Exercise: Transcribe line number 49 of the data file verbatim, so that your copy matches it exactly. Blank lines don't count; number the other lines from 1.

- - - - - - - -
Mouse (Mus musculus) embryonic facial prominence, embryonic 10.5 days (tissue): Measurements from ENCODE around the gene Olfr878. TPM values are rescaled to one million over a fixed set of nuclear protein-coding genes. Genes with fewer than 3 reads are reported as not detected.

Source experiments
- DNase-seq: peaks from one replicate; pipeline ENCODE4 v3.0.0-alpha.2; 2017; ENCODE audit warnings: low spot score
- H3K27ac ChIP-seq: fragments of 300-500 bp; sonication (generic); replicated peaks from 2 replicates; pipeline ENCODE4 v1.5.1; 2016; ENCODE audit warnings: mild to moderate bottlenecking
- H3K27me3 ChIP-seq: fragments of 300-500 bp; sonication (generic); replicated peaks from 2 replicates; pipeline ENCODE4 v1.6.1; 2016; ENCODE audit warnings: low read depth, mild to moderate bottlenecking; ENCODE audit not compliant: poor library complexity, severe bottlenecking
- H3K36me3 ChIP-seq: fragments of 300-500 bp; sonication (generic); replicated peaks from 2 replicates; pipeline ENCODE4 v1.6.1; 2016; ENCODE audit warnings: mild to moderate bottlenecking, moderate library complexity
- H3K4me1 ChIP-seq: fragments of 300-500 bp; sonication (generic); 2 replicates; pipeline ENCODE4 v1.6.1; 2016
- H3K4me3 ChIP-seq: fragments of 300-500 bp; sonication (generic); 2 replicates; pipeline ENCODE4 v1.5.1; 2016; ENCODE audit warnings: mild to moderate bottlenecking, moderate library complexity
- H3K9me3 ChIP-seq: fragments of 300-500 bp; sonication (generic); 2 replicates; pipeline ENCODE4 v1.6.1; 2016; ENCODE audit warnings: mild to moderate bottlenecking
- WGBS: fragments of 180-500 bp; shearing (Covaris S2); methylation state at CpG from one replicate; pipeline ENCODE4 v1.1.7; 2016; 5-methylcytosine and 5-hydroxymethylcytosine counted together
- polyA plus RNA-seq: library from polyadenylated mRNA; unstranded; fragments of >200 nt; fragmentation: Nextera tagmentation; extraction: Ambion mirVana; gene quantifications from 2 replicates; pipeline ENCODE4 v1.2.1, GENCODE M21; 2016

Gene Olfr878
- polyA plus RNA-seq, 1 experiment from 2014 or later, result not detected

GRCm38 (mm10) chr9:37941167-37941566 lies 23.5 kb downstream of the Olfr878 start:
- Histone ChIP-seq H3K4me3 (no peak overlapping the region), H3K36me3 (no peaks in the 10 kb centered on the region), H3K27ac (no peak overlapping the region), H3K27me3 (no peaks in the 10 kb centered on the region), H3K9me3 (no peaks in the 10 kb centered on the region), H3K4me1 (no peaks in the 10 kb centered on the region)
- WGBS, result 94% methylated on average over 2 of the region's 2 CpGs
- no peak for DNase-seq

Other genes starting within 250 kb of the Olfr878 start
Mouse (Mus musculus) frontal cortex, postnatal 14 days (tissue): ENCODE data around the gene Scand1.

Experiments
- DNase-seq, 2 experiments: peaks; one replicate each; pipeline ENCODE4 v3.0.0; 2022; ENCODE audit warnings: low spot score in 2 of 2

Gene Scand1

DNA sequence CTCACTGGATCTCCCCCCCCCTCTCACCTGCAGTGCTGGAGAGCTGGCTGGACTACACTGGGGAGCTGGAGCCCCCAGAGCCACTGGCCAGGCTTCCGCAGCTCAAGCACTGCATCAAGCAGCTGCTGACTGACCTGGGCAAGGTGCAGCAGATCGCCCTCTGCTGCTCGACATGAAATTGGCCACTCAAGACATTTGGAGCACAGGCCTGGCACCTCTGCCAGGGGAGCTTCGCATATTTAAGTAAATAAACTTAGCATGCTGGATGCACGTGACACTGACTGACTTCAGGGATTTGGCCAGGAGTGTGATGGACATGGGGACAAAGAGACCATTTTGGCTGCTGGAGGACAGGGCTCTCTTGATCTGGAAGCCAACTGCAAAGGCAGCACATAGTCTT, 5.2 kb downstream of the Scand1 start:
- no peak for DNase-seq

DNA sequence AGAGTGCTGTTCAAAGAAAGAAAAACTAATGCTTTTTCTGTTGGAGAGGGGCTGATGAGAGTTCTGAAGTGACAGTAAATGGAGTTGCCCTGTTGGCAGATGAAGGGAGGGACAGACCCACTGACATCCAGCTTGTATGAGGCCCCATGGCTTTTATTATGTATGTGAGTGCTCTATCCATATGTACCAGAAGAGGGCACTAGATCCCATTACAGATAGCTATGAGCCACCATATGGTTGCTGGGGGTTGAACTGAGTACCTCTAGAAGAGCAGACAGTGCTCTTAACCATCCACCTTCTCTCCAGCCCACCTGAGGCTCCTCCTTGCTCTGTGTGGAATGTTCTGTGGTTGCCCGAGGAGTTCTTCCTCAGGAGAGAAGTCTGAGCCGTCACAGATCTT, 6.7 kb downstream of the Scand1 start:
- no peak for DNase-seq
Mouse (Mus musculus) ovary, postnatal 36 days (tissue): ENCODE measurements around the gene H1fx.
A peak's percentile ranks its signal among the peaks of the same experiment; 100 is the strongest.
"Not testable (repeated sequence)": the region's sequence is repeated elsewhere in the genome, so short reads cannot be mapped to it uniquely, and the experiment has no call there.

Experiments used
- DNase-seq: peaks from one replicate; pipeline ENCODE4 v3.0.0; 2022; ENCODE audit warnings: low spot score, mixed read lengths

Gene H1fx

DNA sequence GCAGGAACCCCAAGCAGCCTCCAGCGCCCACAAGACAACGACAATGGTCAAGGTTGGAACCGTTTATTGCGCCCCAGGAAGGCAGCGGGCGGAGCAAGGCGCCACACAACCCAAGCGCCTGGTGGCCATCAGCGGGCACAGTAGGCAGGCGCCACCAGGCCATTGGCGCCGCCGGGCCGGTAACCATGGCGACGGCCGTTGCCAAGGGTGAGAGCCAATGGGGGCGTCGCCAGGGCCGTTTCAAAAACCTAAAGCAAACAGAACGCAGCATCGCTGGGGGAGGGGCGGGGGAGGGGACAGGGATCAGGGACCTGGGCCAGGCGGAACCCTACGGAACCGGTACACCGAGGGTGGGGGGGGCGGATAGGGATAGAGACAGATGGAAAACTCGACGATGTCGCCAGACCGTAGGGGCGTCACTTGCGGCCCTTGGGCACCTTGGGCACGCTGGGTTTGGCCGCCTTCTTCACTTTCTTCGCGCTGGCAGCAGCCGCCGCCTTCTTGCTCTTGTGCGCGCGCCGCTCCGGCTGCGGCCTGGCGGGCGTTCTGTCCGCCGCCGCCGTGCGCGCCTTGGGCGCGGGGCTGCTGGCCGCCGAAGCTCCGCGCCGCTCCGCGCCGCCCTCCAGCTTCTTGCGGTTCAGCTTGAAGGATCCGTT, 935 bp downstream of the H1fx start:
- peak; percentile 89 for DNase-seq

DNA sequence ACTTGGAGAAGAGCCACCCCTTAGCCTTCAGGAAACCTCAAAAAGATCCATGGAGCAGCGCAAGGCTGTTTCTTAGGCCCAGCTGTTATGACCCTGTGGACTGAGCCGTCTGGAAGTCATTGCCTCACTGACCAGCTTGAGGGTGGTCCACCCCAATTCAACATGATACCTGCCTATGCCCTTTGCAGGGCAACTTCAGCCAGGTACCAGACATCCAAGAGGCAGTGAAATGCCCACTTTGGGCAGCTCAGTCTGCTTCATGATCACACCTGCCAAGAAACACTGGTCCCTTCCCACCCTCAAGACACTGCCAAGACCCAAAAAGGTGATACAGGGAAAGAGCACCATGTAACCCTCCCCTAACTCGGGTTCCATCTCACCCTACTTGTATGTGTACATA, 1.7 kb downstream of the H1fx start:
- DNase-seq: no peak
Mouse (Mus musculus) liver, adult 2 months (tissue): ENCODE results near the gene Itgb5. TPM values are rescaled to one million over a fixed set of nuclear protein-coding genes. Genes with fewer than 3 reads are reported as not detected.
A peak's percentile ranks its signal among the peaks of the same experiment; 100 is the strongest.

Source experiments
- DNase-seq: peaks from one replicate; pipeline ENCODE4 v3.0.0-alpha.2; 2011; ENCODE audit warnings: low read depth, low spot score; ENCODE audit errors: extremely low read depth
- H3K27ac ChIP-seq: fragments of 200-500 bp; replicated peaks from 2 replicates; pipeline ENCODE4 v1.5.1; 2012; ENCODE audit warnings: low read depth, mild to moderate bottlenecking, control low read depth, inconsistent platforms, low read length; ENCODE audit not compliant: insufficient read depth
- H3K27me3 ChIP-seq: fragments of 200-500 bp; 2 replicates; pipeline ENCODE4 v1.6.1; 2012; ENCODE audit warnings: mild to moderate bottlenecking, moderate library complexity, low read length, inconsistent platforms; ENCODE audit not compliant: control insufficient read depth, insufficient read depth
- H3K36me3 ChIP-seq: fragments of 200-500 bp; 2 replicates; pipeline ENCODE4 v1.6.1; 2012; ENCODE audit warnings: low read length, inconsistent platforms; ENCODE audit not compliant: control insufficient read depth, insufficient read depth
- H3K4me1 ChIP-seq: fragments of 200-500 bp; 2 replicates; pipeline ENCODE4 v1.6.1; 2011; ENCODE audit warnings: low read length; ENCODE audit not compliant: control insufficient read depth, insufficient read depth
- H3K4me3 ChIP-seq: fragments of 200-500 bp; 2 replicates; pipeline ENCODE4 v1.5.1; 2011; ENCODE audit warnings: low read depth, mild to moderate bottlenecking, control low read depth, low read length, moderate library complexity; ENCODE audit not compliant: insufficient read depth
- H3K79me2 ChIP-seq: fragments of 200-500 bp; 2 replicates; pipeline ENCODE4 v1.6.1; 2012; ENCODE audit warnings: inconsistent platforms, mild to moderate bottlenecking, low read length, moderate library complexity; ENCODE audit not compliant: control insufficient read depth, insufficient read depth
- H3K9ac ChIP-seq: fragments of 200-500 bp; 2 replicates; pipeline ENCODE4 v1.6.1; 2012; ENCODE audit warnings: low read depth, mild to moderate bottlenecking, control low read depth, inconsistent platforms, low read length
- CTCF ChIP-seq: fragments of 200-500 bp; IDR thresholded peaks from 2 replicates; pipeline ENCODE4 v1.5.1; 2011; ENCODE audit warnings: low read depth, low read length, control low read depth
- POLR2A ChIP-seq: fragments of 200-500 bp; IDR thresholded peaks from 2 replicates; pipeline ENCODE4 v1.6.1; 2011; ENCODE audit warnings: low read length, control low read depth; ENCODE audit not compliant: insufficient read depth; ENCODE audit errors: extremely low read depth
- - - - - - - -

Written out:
- POLR2A ChIP-seq: fragments of 200-500 bp; IDR thresholded peaks from 2 replicates; pipeline ENCODE4 v1.6.1; 2011; ENCODE audit warnings: low read length, control low read depth; ENCODE audit not compliant: insufficient read depth; ENCODE audit errors: extremely low read depth